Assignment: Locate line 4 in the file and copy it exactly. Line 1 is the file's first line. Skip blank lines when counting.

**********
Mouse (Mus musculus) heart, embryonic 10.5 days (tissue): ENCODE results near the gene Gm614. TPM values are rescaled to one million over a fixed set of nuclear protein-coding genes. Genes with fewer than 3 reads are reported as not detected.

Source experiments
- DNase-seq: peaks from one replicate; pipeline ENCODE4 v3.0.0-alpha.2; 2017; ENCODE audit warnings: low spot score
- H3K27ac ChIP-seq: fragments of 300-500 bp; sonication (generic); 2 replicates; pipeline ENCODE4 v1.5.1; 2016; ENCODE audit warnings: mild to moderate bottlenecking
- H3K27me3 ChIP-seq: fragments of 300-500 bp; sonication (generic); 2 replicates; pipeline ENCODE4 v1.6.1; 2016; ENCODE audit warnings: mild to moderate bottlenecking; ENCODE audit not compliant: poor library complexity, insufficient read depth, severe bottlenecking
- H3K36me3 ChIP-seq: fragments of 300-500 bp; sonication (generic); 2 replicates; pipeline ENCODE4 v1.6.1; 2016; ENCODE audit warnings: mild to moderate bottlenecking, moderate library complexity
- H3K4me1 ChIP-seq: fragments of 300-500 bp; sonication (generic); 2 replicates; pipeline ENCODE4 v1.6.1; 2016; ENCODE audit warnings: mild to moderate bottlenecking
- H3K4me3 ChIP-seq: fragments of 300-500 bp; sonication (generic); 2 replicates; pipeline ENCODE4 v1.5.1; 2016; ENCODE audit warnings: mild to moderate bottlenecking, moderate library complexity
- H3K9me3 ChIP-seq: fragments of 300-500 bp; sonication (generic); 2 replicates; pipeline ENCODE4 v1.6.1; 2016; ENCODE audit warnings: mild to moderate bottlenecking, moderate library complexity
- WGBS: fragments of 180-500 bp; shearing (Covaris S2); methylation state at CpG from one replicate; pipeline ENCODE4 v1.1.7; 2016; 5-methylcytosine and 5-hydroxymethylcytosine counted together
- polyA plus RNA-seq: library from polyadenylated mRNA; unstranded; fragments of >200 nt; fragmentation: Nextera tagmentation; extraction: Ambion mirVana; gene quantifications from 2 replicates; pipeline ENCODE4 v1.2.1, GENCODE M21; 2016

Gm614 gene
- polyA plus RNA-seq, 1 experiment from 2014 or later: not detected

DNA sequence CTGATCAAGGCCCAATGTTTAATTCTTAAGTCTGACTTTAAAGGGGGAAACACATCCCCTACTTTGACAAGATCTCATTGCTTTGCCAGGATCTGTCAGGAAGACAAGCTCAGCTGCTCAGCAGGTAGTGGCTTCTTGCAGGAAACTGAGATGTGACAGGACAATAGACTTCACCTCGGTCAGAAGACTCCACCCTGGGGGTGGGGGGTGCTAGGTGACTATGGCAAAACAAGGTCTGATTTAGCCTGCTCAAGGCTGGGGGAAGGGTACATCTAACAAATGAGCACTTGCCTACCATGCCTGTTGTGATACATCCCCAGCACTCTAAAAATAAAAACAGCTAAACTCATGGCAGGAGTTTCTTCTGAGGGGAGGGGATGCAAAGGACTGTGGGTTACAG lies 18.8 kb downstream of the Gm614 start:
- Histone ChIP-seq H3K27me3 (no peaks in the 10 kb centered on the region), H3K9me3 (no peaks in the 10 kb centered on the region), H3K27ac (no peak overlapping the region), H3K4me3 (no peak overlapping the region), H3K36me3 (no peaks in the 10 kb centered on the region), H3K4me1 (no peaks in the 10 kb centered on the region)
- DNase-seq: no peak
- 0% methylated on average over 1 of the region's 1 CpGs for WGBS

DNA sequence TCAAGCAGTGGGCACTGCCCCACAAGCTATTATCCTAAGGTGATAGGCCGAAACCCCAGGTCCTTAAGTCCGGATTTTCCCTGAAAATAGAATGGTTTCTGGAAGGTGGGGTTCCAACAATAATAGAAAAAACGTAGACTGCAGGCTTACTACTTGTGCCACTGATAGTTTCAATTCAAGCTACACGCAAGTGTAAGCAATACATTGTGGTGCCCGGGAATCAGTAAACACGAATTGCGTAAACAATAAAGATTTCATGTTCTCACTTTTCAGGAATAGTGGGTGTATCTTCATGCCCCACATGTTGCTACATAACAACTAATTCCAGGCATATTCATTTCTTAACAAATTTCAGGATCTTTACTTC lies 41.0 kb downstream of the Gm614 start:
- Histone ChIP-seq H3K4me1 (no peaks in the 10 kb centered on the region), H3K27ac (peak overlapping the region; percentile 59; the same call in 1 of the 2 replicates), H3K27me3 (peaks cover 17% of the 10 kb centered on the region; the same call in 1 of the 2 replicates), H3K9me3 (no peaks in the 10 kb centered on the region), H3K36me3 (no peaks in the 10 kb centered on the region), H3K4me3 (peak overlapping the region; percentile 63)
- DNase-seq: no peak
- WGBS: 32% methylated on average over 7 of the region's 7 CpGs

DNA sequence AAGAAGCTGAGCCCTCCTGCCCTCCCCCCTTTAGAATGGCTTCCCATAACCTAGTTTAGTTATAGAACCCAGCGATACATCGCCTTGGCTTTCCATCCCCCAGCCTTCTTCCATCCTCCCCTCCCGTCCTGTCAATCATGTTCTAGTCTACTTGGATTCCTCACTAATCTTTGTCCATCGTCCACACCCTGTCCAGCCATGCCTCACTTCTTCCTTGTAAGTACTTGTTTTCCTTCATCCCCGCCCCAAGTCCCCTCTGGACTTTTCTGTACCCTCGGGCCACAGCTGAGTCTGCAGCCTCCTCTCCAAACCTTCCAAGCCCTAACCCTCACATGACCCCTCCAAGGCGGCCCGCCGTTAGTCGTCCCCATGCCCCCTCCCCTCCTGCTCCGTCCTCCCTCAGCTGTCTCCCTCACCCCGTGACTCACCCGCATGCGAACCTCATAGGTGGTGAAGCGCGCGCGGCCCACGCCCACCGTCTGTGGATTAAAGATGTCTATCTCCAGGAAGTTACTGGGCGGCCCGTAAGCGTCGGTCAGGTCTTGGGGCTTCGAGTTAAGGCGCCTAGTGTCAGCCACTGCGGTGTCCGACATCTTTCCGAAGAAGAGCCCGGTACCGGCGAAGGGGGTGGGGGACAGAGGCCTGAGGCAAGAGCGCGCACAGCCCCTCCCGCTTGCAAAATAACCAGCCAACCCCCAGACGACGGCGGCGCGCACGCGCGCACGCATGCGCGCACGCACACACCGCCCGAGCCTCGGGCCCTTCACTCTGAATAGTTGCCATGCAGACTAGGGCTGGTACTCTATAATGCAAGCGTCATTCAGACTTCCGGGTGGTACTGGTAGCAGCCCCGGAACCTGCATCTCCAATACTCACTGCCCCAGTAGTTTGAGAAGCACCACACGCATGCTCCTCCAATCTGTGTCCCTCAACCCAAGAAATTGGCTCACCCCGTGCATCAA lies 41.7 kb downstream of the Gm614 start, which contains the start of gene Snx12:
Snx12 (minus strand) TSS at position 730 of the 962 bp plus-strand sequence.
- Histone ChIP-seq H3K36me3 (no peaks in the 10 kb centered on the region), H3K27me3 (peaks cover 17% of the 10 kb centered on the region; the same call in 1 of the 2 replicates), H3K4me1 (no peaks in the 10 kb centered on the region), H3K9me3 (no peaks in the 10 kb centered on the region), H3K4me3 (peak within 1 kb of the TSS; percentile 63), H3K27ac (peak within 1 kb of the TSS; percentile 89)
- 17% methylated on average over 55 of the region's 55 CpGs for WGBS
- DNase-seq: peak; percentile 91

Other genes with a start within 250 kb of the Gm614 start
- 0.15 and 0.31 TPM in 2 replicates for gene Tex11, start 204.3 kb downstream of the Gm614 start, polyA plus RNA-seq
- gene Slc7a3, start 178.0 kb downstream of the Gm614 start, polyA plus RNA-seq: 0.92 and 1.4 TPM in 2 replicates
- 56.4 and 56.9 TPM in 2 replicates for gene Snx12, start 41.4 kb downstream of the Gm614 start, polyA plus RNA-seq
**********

- H3K27ac ChIP-seq: fragments of 300-500 bp; sonication (generic); 2 replicates; pipeline ENCODE4 v1.5.1; 2016; ENCODE audit warnings: mild to moderate bottlenecking